Media Literacy and Culture in Education Settings

Tina Benigno, Canada, ID LLCE2016-244;         Sara Ahmed, in her seminal work, The Cultural Politics of Emotion (2004), argues that emotions “produce the very surfaces and boundaries that allow the individual and the social to be delineated as if they are objects” (10). In other words, it is emotions that create meaning in our world, suggesting that there is much significance in cultural practices which produce emotional responses and affect. Cinema is a sensory-rich medium which is extremely popular among adolescents, and it can captivate a teen viewer to the point that it has a measurable effect on her self-concept. How does media language translate into how we experience the world? Film and media literacy in education settings can help students recognize the cultural factors that infiltrate their daily entertainment experiences.

In this paper, I will argue that film and media literacy is a crucial – but still undervalued – skill for educators and students to develop. Becky Parry (2013) asserts that children’s engagement with film and media has direct and significant influence on their developing identities. Furthermore, Catherine Driscoll (2011) contends that representations of the teenager in films that are marketed towards them exemplify how media can both reflect and influence images of youth. Impett et al. (2011)’s longitudinal study proposes that media literacy programs are one way of helping girls to become “less self-objectifying” (55). Media literacy encourages young people to be curious and critical about the various forms of media that they consume within their culture. Furthermore, media literacy is not simply about interpreting media, but also producing it. This paper will survey these studies and emphasize the importance of developing these educational practices, drawing from the Young Digital initiative, which promotes young people acting as co-researchers and co-producers of digital texts, as part of broader media literacy work.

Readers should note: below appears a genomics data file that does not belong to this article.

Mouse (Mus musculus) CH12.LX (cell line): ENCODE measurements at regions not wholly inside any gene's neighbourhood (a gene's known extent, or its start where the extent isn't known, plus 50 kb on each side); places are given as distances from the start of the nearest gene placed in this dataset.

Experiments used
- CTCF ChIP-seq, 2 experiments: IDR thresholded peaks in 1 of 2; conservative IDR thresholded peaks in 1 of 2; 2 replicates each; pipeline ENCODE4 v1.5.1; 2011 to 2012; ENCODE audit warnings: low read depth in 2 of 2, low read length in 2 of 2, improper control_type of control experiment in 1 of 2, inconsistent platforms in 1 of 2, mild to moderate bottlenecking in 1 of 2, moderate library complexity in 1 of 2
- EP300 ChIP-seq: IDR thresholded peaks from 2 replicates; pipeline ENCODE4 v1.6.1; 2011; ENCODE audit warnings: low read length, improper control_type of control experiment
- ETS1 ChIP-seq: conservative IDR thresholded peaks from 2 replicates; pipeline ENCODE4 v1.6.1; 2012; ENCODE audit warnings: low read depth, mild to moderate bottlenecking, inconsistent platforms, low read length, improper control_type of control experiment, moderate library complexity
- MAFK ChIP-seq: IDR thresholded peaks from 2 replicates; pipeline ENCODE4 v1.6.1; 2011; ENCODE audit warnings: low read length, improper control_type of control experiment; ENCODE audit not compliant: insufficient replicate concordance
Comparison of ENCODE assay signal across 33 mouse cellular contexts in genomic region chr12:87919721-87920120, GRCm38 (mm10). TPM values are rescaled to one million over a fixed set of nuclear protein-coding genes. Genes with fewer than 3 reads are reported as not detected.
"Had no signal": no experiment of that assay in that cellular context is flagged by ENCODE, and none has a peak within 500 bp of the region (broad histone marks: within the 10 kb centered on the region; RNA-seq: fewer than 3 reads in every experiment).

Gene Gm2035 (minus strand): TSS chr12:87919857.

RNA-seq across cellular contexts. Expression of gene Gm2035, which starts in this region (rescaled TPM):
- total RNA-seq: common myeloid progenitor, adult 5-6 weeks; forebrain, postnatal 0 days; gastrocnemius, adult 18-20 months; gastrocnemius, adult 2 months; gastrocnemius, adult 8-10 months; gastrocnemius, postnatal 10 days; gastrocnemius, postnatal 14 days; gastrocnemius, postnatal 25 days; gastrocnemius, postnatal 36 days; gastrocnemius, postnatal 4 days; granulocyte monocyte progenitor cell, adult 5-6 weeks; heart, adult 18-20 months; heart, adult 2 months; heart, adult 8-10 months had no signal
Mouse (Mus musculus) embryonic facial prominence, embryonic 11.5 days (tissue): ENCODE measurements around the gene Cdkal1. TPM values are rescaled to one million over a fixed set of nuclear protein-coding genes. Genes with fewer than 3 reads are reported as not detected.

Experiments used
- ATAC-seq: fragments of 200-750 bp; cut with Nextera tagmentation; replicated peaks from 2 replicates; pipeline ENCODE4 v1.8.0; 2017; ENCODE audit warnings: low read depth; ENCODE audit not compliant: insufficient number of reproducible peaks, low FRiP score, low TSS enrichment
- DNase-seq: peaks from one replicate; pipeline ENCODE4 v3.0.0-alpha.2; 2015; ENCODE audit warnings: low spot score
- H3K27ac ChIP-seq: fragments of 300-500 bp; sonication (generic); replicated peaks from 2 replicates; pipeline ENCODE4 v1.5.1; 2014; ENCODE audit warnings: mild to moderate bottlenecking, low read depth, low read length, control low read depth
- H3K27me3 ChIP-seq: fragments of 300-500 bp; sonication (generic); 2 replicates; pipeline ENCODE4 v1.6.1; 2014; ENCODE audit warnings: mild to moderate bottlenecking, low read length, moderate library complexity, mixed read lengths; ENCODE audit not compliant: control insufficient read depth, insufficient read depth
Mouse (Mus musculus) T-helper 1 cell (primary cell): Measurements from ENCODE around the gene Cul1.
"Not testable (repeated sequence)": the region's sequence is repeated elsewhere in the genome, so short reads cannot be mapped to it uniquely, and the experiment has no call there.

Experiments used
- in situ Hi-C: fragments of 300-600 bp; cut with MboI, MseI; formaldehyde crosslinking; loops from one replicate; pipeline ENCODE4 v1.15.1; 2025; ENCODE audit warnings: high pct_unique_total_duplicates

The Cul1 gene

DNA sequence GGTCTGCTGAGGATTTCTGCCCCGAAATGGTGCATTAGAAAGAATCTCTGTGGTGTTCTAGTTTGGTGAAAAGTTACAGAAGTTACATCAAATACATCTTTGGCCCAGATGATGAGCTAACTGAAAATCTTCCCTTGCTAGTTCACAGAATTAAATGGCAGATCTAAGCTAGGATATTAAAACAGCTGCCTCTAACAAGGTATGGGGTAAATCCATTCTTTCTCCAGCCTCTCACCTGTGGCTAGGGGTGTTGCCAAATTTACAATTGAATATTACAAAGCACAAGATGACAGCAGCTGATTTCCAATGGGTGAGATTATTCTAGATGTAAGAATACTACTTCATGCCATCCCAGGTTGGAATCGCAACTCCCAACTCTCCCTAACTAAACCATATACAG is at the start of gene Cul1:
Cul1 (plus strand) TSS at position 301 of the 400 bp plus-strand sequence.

Bibliography

Ahmed, Sara. The Cultural Politics of Emotion. New York: Routledge, 2004.

Driscoll, Catherine. Teen Film: A Critical Introduction. Berg: Oxford, UK. 2011.

Impett, Emily A., James M. Henson, Juliana G. Breines, Deborah Schooler, and Deborah L.

Tolman, “Embodiment Feels Better: Girls’ Body Objectification and Well-Being Across Adolescence,” Psychology of Women Quarterly 35 (1). 2011. 46-58.

Parry, Becky. Children, Film and Literacy. Baskingstoke, Hampshire, UK: Palgrave Macmillan. 2013.

Young Digital. University of Edinburgh, University of Glasgow, 2015. https://www.youngdigital.net/co-producers/young-people-as-co-producers

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